recompense

verb
rec·​om·​pense | \ˈre-kəm-ˌpen(t)s \
recompensed; recompensing

Definition of recompense 

(Entry 1 of 2)

transitive verb

1a : to give something to by way of compensation (as for a service rendered or damage incurred)

b : to pay for

2 : to return in kind : requite

recompense

noun

Definition of recompense (Entry 2 of 2)

: an equivalent or a return for something done, suffered, or given : compensation offered in recompense for injuries

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Choose the Right Synonym for recompense

Verb

pay, compensate, remunerate, satisfy, reimburse, indemnify, repay, recompense mean to give money or its equivalent in return for something. pay implies the discharge of an obligation incurred. paid their bills compensate implies a making up for services rendered. an attorney well compensated for her services remunerate clearly suggests paying for services rendered and may extend to payment that is generous or not contracted for. promised to remunerate the searchers handsomely satisfy implies paying a person what is required by law. all creditors will be satisfied in full reimburse implies a return of money that has been spent for another's benefit. reimbursed employees for expenses indemnify implies making good a loss suffered through accident, disaster, warfare. indemnified the families of the dead miners repay stresses paying back an equivalent in kind or amount. repay a favor with a favor recompense suggests due return in amends, friendly repayment, or reward. passengers were recompensed for the delay

Examples of recompense in a Sentence

Verb

the cash-strapped museum can recompense lecturers with only token honorariums that company still needs to recompense the work that the contractor finished last month

Noun

He is asking for a just recompense for the work he's done. He received $10,000 in recompense for his injuries.
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Recent Examples on the Web: Noun

Though only Altuve was voted in as a starter, Hinch promised Bregman playing time as recompense for handling the manager's Sunday morning clubhouse joke with such ease. Chandler Rome, Houston Chronicle, "5 Astros selected to AL All-Star team," 9 July 2018 Upon emancipation in 1865, at the end of the civil war, some of the slaves who have been pressed into the Meaher family’s service ask for land in recompense for their bondage. The Economist, "The story of one of the last slaves imported to America," 10 May 2018 But the antipodes offer singular rewards in recompense. Ryu Spaeth, The New Republic, "Gerald Murnane’s Endless Island," 4 May 2018 Whether these descendants of slaves deserve recompense for the atrocities inflicted on their ancestors is one of the great unresolved questions of American society. Alexander Nazaryan, Newsweek, "New York City Would Really Rather Not Talk About Its Slavery-Loving Past," 15 Apr. 2015 Sharpton said Erica didn’t die of a heart attack but of a heart that was attacked, after seeing her father so brutally snuffed out with no recompense. Angela Helm, The Root, "Erica Garner’s Funeral Was Marred by a Family Dispute, but Her Unapologetic Warrior Spirit Could Not Be Diminished," 9 Jan. 2018 Allowing the residents of nations whose wealth our elites expropriated through imperial conquest — and/or predatory economic policies — is an act of selfless generosity, not of modest recompense. Eric Levitz, Daily Intelligencer, "Trump’s ‘Sh*thole Country’ Remarks Are Right-wing Political Correctness Run Amok," 12 Jan. 2018 Deripaska was seeking millions of dollars in recompense from Manafort and Gates as recently as August 2015, according to court records from the Cayman Islands, and at one point hired a private investigator to track the two men down. Andrew Roth, Washington Post, "Manafort’s Russia connection: What you need to know about Oleg Deripaska," 24 Sep. 2017 Plus, companies often require accusers to go through a quiet arbitration process rather than seeking public recompense in a court of law. Annie Lowrey, The Atlantic, "The Inequality Beneath the Sexual-Harassment Headlines," 26 Oct. 2017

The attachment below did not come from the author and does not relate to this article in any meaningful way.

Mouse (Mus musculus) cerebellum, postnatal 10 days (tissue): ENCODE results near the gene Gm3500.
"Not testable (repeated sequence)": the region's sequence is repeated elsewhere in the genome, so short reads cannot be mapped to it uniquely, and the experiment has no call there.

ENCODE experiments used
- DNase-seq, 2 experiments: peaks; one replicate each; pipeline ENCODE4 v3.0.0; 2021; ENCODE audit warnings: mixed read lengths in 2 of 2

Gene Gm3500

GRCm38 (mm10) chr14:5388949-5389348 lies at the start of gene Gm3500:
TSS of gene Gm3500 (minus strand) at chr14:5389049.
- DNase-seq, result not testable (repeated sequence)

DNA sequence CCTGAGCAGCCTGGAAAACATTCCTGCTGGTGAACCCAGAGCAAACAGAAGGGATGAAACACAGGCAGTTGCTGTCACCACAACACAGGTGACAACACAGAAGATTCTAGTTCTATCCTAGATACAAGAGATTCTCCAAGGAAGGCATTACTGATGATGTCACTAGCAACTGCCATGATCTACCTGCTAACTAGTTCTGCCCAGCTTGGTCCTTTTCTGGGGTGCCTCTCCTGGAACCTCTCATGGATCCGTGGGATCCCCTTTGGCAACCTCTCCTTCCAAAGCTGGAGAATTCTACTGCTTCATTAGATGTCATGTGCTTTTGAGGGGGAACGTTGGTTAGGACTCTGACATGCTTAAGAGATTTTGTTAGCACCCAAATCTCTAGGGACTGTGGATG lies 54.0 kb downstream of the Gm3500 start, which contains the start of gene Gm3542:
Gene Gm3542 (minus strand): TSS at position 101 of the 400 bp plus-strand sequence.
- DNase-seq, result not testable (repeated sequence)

These example sentences are selected automatically from various online news sources to reflect current usage of the word 'recompense.' Views expressed in the examples do not represent the opinion of Merriam-Webster or its editors. Send us feedback.

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First Known Use of recompense

Verb

15th century, in the meaning defined at sense 1a

Noun

15th century, in the meaning defined above

History and Etymology for recompense

Verb

Middle English, from Anglo-French recompenser, from Late Latin recompensare, from Latin re- + compensare to compensate

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Time Traveler for recompense

The first known use of recompense was in the 15th century

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More Definitions for recompense

recompense

verb

English Language Learners Definition of recompense

 (Entry 1 of 2)

: to give something (such as money) to (someone) as a reward or as a payment for loss or suffering

recompense

noun

English Language Learners Definition of recompense (Entry 2 of 2)

: something that is given to or done to thank or reward someone or to pay someone for loss or suffering

recompense

verb
rec·​om·​pense | \ˈre-kəm-ˌpens \
recompensed; recompensing

Kids Definition of recompense

 (Entry 1 of 2)

: to pay for or pay back He was recompensed for his loss.

recompense

noun

Kids Definition of recompense (Entry 2 of 2)

: something given in return for damage or suffering

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